Transformation a 'juggling act' - Mogoeng

2012-10-26 12:22
Chief Justice Mogoeng Mogoeng (File Beeld)

Chief Justice Mogoeng Mogoeng (File Beeld)

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Johannesburg - Transformation of the judiciary is an ongoing "juggling act" to meet constitutional objectives and appoint people who can carry out judicial functions effectively, Chief Justice Mogoeng Mogoeng said on Friday.

"Transformation is no longer about appointing black people and women to the judiciary - there are added factors," Mogoeng said at a media briefing in Pretoria on candidates recommended to fill high court vacancies.

There had been progress since 1994, where the breakdown had changed from, for example, 160 white judges out of a total of 165.

No guarantees

Now there were 237 judges - 71 of them black males, 27 black females, 16 coloured males, eight coloured females, 13 Indian males, 12 Indian females, 71 white male judges and 20 white female judges.

"We can't say now we have made progress, we can relax and not proceed with the necessary oomph... there is no room for complacency," he said.

Section 141 of the Constitution required that people appointed must be "fit and proper", able to deliver justice effectively and quickly, he continued.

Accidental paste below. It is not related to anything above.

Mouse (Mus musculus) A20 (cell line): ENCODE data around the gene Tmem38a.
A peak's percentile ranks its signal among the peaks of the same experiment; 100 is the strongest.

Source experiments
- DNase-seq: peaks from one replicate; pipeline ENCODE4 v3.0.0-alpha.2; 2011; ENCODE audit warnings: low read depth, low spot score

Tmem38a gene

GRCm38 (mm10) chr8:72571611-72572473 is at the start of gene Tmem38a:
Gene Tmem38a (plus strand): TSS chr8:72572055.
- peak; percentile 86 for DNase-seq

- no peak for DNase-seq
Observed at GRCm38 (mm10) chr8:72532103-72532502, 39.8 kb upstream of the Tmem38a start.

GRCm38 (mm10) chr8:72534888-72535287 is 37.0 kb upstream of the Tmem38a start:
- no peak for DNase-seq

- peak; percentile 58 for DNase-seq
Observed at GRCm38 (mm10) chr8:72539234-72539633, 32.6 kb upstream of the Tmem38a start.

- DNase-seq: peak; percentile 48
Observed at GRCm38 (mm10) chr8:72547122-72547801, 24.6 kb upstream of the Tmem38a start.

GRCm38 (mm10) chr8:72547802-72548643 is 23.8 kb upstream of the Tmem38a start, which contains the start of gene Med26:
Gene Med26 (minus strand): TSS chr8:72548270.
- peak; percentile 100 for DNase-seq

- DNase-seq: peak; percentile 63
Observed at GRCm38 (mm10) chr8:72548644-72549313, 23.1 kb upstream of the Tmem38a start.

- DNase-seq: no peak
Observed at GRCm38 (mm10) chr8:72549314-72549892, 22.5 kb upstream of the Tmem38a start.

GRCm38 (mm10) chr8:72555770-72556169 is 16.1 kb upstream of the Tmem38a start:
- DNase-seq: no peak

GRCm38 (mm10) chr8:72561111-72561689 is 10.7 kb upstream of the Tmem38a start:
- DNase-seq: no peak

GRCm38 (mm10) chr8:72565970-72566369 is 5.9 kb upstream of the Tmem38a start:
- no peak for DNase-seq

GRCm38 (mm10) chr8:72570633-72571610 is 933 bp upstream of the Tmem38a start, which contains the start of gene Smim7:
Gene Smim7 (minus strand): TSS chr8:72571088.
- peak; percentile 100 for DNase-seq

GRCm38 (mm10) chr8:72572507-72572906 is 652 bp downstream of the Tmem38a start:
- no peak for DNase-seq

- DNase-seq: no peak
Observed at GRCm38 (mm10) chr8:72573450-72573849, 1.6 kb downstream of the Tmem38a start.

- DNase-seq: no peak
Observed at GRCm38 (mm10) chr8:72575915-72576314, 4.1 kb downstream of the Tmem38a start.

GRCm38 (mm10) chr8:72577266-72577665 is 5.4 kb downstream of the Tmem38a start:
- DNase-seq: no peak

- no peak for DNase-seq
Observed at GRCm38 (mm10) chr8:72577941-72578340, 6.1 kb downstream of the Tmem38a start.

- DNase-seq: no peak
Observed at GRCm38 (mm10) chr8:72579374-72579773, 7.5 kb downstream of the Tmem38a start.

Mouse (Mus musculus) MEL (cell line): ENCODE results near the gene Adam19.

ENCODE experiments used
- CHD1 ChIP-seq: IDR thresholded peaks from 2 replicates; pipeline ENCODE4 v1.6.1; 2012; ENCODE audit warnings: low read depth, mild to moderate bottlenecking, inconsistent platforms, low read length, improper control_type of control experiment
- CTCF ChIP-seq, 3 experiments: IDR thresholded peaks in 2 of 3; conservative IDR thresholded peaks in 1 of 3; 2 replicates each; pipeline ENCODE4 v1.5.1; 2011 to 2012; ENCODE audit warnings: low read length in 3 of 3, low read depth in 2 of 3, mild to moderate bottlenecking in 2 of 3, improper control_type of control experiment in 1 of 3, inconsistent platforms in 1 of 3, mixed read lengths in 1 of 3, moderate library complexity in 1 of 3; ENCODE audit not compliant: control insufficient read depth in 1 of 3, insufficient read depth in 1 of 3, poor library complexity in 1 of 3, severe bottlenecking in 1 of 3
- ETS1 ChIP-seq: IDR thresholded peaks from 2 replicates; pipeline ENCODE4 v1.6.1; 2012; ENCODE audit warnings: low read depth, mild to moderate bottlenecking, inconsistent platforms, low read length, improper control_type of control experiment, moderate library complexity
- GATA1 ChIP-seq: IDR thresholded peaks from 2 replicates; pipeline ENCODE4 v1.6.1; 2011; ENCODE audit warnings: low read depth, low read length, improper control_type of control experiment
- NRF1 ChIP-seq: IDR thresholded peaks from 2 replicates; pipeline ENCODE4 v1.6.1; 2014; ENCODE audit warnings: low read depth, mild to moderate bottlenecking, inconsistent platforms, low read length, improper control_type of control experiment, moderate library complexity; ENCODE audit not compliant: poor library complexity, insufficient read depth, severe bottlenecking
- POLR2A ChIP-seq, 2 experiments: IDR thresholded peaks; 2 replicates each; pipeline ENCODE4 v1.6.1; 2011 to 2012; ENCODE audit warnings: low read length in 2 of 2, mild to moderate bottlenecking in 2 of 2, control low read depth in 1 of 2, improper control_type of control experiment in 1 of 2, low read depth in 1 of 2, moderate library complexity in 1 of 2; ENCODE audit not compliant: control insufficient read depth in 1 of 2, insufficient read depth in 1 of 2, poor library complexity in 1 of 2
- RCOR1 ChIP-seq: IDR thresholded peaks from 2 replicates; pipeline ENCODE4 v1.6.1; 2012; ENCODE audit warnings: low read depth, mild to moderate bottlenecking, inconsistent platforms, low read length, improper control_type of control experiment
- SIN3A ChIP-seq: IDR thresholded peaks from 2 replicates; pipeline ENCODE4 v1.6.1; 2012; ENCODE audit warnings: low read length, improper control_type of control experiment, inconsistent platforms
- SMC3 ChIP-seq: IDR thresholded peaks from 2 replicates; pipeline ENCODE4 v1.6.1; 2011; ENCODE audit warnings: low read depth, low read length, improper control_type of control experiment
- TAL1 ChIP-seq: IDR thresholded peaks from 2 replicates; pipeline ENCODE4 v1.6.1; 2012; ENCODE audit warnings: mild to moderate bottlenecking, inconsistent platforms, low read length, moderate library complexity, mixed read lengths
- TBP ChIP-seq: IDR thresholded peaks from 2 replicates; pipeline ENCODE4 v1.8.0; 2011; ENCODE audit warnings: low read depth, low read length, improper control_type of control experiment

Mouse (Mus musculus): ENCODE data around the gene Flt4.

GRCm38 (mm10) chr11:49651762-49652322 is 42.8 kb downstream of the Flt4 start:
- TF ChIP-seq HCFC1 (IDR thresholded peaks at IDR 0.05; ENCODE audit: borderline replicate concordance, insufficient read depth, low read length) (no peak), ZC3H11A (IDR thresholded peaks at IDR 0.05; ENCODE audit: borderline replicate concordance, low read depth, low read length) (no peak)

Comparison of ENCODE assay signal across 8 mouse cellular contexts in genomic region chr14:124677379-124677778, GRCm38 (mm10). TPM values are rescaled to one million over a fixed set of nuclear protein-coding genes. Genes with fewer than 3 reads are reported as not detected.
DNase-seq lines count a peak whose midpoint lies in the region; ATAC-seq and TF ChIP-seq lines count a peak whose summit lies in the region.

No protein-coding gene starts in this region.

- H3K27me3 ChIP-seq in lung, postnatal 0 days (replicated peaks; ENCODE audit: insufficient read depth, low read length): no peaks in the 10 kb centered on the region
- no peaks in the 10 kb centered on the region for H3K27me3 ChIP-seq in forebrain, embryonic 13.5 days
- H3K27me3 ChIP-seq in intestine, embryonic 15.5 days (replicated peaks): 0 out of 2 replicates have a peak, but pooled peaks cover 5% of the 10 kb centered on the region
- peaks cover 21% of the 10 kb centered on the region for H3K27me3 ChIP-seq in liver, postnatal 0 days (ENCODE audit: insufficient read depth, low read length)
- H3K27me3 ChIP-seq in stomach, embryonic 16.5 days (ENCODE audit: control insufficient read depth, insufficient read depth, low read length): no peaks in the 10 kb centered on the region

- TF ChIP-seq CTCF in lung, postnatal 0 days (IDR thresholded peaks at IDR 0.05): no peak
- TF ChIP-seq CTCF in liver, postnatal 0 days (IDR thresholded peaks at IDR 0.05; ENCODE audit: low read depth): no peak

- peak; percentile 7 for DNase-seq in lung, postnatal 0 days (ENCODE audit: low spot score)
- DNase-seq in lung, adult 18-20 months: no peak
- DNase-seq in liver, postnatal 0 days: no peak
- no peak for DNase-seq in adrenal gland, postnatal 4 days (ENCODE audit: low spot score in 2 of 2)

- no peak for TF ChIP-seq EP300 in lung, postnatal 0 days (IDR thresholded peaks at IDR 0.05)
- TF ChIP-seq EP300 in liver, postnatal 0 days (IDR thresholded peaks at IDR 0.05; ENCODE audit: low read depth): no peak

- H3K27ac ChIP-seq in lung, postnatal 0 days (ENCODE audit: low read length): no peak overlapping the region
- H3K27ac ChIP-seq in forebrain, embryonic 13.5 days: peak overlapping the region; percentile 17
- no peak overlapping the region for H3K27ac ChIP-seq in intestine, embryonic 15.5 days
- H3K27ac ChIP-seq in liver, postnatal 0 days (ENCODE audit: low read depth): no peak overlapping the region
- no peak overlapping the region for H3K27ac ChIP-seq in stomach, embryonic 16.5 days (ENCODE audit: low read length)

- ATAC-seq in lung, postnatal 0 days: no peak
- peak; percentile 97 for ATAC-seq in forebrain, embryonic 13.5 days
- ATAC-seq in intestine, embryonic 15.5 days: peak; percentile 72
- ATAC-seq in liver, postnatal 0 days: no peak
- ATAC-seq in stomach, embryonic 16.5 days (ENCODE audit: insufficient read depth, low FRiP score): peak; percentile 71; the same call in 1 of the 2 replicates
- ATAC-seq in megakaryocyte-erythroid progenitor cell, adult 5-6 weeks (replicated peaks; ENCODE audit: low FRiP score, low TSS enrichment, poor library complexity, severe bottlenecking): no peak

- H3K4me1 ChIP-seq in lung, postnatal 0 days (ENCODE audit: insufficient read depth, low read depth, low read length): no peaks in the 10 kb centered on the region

It was no longer the case that a good human rights track record was a guarantor of a place on the bench, or that the black candidate with a good human rights record was guaranteed an appointment.

There could be a candidate who had belonged to a secret organisation and an investigation could be made as to "what decisive break with the activities of the past" that person had made, he said.

"So we juggle these things."

At the same time, candidates also needed opportunities to grow, and "a level playing field", hence the judicial education seminar he would be addressing later on Friday.

He had also managed to secure the mentoring services of retired judges to help groom young advocates and attorneys.

Gauntlett left out

On board so far were retired judges Kate O'Regan, Arthur Chaskalson, Yvonne Mokgoro and Ian Farlam, currently running the commission of inquiry into the shooting of 34 people at Lonmin Platinum in August.

Fielding questions on why advocate Jeremy Gauntlett had again failed to secure a seat on the bench of the Supreme Court of Appeals, he said that would not be discussed at the press conference.

A formal request for reasons could be made for Gauntlett by another judge, and Mogoeng would check with Gauntlett if he was happy with the reasons given.

He defended the judges' selection process, saying that the Judicial Service Commission discussion on candidates after they had been interviewed was very open, and that they usually agreed with the candidates chosen.

Mogoeng said he had never been subjected to any political interference during the appointment processes and welcomed any "substantiated allegations" in this regard which could be investigated.
Read more on:    constitutional court  |  mogoeng mogoeng  |  jeremy gauntlett  |  judiciary

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